Globalization is one of the greatest strategic challenges for agricultural cooperatives. Globalization has increased significantly over the last decade, and despite financial crises and recession in many parts of the world globalization will likely continue — albeit with less force than before. Cooperatives have specific challenges of globalization. In some areas, cooperative challenges have been solved. Critical issues such as the use of foreign raw materials and production abroad are now a part of business development in several large cooperatives. Foreign members are also increasingly common, still not without challenges. In other areas, however, more structural and fundamental problems persist. Here major changes in the organization of cooperatives are required if all advantages of globalization are to be exploited. Danish agriculture has for decades been characterized by a high market share for cooperatives and a structure which to a high degree has been export and globally oriented, indicating no specific problem concerning globalization of cooperatives.
Fuelled by the turbulence of world agricultural markets, the debate on relations among agriculture, food security, natural resources, population growth and economic development has been revamped over the last few years. how are growth prospects and the expected evolution of per capita income in the long term going to affect the agricultural and food economy? Are the natural resources available, such as land and water, sufficient to feed a growing population? What role can economic incentives and technical change play in shaping resource use and supply? What are the priority areas where investment and research should be directed? How may the use of agricultural products in biofuel production affect markets? And how can climate change affect production possibilities and markets? Around these questions, in 2009, FAO’s Economic and Social Development Department organized a Forum and a High-Level Expert Meeting on How to Feed The World in 2050. This volume follows up on that initiative, by gathering updated versions of technical materials prepared for the occasion, along with further work. the book seeks to sustain the debate on the future of the global agricultural and food economy. Its contents were designed to interest both a technical audience and a wider range of professionals working around the world in areas related to agriculture, in both public and private institutions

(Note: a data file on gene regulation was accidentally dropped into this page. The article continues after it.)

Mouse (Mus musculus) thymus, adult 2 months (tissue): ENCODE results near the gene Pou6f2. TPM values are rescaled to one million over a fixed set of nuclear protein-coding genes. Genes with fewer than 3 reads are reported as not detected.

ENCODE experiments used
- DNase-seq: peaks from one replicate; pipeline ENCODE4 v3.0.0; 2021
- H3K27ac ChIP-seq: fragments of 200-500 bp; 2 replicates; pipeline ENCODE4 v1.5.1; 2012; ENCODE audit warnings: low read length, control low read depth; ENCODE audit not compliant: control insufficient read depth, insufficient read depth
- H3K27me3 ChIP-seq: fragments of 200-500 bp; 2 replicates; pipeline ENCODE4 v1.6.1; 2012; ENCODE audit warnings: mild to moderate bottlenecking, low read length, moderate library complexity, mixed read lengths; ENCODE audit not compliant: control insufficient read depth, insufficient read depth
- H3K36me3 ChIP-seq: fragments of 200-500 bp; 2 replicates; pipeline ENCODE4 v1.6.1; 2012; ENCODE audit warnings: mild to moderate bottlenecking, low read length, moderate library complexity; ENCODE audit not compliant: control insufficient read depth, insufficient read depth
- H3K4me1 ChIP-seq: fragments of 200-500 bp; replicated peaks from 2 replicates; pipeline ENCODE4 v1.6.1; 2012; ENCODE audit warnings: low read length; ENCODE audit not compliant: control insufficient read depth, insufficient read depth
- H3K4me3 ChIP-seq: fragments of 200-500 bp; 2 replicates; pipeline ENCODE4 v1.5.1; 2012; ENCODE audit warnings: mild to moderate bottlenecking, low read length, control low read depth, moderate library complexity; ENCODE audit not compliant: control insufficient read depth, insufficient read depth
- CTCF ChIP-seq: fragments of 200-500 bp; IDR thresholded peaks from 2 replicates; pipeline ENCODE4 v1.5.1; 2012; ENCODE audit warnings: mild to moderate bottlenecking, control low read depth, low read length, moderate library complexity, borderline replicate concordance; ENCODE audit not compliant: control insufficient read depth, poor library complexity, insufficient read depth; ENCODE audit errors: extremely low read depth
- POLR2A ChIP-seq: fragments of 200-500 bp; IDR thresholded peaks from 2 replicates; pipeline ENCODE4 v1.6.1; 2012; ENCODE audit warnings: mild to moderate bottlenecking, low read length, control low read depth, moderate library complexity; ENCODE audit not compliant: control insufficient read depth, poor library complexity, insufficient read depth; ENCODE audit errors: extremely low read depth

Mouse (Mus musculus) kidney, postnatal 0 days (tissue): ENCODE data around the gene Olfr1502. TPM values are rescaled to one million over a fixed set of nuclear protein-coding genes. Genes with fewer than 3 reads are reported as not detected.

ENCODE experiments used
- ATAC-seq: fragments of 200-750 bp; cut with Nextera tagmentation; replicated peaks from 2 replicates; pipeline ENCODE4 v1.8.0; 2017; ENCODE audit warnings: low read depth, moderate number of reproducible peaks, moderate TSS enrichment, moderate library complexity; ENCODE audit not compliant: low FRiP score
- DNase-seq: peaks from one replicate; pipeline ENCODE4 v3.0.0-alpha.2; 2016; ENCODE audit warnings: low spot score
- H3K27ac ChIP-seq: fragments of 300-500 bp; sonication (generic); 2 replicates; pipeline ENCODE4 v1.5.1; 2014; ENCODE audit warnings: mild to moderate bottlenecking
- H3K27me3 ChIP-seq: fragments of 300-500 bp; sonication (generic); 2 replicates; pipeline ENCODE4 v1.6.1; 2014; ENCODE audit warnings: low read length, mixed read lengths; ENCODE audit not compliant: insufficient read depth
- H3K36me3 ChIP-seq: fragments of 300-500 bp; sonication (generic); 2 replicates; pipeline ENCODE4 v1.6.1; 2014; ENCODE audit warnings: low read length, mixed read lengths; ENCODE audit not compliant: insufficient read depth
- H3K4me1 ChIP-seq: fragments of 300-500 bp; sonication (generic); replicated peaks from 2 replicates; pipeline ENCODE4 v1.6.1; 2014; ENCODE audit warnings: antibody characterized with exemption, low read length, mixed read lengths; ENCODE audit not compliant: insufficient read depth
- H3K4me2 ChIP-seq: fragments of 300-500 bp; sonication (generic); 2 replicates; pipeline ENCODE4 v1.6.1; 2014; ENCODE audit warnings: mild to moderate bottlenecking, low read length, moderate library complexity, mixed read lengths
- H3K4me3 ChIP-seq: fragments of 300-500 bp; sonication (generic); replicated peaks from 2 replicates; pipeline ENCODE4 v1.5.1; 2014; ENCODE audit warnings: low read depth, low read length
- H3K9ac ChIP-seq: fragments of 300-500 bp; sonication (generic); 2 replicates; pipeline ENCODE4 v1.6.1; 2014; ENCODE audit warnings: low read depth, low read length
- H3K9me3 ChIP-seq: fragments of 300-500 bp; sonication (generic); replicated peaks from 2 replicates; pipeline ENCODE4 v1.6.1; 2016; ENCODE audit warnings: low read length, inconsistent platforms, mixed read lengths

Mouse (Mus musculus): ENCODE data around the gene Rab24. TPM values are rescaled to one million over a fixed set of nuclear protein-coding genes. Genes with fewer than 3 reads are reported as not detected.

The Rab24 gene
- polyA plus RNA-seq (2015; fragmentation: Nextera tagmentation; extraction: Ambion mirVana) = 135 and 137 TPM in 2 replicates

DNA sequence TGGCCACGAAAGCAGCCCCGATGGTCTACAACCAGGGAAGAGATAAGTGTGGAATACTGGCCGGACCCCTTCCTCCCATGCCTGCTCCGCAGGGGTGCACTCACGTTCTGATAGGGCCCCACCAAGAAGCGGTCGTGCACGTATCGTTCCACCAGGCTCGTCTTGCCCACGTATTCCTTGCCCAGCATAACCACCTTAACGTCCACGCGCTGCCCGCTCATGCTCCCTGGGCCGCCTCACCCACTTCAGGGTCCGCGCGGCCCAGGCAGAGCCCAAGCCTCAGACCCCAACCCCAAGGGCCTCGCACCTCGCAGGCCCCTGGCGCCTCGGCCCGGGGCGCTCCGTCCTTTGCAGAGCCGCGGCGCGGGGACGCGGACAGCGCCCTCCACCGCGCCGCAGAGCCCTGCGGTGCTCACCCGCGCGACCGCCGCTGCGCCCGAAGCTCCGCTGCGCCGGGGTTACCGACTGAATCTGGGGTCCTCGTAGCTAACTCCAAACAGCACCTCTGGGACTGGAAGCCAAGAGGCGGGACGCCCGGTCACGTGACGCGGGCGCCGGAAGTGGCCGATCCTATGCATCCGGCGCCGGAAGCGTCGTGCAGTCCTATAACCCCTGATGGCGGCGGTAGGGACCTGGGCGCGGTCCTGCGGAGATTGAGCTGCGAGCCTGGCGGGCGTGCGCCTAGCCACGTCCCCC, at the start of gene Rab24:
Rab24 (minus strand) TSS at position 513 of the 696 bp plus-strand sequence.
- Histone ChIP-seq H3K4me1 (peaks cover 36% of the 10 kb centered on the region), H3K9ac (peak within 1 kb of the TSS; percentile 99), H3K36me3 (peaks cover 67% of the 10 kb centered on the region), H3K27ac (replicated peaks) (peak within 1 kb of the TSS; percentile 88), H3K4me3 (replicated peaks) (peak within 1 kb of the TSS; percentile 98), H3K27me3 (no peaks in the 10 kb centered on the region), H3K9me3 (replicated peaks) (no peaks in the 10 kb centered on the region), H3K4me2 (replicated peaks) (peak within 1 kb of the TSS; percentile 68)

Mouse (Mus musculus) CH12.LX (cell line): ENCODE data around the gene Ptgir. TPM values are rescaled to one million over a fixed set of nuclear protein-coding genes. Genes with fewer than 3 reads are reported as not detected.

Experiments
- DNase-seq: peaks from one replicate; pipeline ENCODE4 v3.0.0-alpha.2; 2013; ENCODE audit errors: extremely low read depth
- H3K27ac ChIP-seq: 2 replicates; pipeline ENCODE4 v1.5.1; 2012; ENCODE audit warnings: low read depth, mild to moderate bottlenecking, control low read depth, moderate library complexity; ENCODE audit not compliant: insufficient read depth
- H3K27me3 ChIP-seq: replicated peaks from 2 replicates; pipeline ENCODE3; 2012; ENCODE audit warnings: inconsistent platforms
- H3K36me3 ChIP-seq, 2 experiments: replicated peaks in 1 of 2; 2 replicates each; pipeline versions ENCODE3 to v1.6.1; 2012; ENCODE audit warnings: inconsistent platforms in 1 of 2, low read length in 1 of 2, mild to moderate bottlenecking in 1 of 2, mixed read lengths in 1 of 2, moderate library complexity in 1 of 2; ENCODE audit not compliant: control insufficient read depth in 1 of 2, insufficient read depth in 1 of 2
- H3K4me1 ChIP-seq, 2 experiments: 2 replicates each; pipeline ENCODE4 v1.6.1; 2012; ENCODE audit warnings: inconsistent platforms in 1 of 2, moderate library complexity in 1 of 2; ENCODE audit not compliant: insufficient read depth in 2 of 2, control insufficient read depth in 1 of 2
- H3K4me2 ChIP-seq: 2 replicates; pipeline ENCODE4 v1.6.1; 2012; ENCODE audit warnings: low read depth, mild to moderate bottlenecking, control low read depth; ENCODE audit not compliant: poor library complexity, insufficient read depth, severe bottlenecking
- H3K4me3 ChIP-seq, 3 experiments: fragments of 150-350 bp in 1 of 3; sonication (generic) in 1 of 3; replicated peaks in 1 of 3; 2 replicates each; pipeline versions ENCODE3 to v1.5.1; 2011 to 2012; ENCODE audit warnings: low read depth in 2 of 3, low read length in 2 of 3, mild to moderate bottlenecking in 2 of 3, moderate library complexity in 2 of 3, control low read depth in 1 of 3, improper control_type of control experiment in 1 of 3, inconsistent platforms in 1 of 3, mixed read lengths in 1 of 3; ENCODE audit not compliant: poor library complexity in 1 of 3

The EU Common Agricultural Policy (CAP) aims to promote agriculture throughout the EU by increasing farmers’ incomes and supporting the provision of public goods such as the environment. It is funded from the European Commission (EC) budget and accounts for roughly 40% of total EC expenditure. It is divided into two pillars. Pillar 1 includes both direct payments to farmers and market management measures. Pillar 2 focuses on improving the structural and environmental performance of agriculture and on promoting local/rural development. Pillar 2 requires Member State co-financing.
The EU has recognised that making development policy in isolation is not sufficient. Its commitment to Policy Coherence for Development seeks to ensure that all policies, not only development assistance, promote growth in developing countries. Any decision on CAP reform options must, therefore, be analysed against development goals.